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Mortgage applications up, mortgages not so much

August 9, 2012: 11:54 AM ET

New data suggests that more buyers are getting home loans, but the reality is much different.

FORTUNE – This summer, Americans' interest in taking out a mortgage has skyrocketed, rising to its highest level in at least three years, according to a quarterly survey of lenders released by the Federal Reserve this week. Nearly three in five U.S. banks, or 57%, reported an increase in demand for home loans over the past three months, compared with 38% in the first quarter.

There are a few ways to interpret the renewed appetite: For one, it appears to be another sign that the housing market is on its way to a recovery (for real this time). While that might be partly true, it's unlikely that stronger demand for home loans will translate to many more borrowers getting approved for mortgages. The situation is playing out like a cruel Black Friday sale -- thousands wait hours for the department store to open, only to learn that they don't qualify to enter.

And the doors will remain closed for many, at least for a while, because of the tighter lending standards put in place after the financial crisis. The percentage of applications for home loans that actually turn into mortgages has stayed at 70% for at least the past two years, according to the Mortgage Bankers Association.

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The surge in demand for mortgages comes at one of the cheapest times to buy. Although experts on Tuesday announced that home prices rose by their largest percentage in at least seven years during the second quarter, many homes for sale are still considered bargains. And while interest rates have edged up in recent weeks, rates for a 30-year fixed mortgage are still below 4% and at their lowest levels in at least 60 years. And if the Fed launches a third round of large-scale bond purchases, rates could fall even lower.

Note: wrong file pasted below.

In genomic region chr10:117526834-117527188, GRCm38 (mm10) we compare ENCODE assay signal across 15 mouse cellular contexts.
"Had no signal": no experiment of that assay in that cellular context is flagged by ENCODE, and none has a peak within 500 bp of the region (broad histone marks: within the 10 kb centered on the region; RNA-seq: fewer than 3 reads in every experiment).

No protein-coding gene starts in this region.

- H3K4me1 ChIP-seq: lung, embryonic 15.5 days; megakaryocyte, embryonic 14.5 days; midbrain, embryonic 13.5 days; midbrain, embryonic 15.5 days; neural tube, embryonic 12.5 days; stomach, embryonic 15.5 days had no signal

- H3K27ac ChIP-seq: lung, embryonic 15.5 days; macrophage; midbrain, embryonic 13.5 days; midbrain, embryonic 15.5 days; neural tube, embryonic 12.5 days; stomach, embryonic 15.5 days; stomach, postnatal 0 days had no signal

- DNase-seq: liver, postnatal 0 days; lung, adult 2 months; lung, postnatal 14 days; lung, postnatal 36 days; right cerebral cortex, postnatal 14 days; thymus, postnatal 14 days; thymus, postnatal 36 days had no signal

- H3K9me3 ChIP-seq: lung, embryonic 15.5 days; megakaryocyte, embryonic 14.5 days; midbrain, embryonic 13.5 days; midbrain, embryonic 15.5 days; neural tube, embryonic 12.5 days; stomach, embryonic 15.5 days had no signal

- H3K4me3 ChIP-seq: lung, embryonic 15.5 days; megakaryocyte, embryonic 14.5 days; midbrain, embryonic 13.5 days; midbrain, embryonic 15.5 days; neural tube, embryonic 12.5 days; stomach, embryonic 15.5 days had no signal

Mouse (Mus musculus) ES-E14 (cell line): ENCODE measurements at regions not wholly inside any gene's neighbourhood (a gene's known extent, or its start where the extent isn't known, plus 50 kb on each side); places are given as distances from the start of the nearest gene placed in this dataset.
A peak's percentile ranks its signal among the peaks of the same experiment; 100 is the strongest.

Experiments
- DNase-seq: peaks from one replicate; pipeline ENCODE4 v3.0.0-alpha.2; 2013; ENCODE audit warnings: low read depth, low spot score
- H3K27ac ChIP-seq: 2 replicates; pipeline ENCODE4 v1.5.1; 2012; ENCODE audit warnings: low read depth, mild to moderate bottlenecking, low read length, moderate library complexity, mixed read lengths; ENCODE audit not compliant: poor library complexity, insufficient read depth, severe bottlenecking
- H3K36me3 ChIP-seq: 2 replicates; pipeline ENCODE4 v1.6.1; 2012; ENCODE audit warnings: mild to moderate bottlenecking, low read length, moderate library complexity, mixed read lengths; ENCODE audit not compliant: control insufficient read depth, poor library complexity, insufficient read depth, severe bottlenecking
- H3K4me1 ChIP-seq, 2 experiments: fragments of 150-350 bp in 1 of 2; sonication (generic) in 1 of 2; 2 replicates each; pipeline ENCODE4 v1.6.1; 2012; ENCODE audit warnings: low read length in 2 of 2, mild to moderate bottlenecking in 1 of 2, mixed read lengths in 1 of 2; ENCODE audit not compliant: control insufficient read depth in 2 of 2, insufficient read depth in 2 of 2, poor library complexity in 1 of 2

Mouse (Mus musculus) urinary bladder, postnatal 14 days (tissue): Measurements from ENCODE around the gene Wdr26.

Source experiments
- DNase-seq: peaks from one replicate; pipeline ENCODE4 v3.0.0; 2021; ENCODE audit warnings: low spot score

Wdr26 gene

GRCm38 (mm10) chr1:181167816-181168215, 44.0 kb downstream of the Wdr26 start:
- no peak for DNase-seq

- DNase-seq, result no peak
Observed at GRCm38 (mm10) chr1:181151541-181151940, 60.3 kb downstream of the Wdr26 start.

This isn't to say the spike in demand for mortgages isn't significant. If anything, it foreshadows how the housing recovery could play out over the next several years. Any pick-up in home sales will be driven largely by big investors armed with cash rather than your typical homebuyer financing his way to the American Dream, says Paul Diggle, property economist with Capital Economics.

A year ago it seem implausible that cash transactions could actually drive the housing recovery. Diggle says it has become more likely, as more institutional investors bet on a housing recovery by buying up thousands of distressed homes and renting them out. Admittedly, investors don't typically take on the role of landlords, if only indirectly, managing large and often times dispersed portfolios of rental properties. It can be read as a sign of the times, as The New York Times notes, investors think income they receive in rent would deliver higher returns than Treasury securities or stock dividends.

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Last month, Blackstone Group LP (BX) joined several hedge funds and private equity firms entering the home rental market. It has spent more than more than $300 million to purchase more than 2,000 foreclosed homes that will be available for rent. This follows investments from Beazer Homes USA (BZH), which in May announced that it would acquire, refurbish and lease recently-constructed and previously owned single-family homes in select markets under Beazer Pre-Owned Rental Homes (founded by the company that includes an investor group led by affiliates of private equity firm Kohlberg Kravis Roberts (KKR)).

Indeed, regular buyers might feel a little gypped that big investors are largely taking advantage of deep discounts. This might certainly prompt a few buyers who actually qualify for a mortgage but are on the fence for whatever reason to finally pull the trigger. But years from now, when lending standards ease up and borrowers rebuild their credit profiles, the rest of us will certainly be the ones carrying the housing market to full recovery.

After all, many of us are eagerly waiting.

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About This Author
Nin-Hai Tseng
Nin-Hai Tseng
Writer, Fortune

Nin-Hai Tseng covers economics and finance. Before joining Fortune, Tseng was a reporter at The Orlando Sentinel and a public affairs associate at GE. She holds an MPA from Columbia University and a BS in Journalism from the University of Florida. She lives in New York City.

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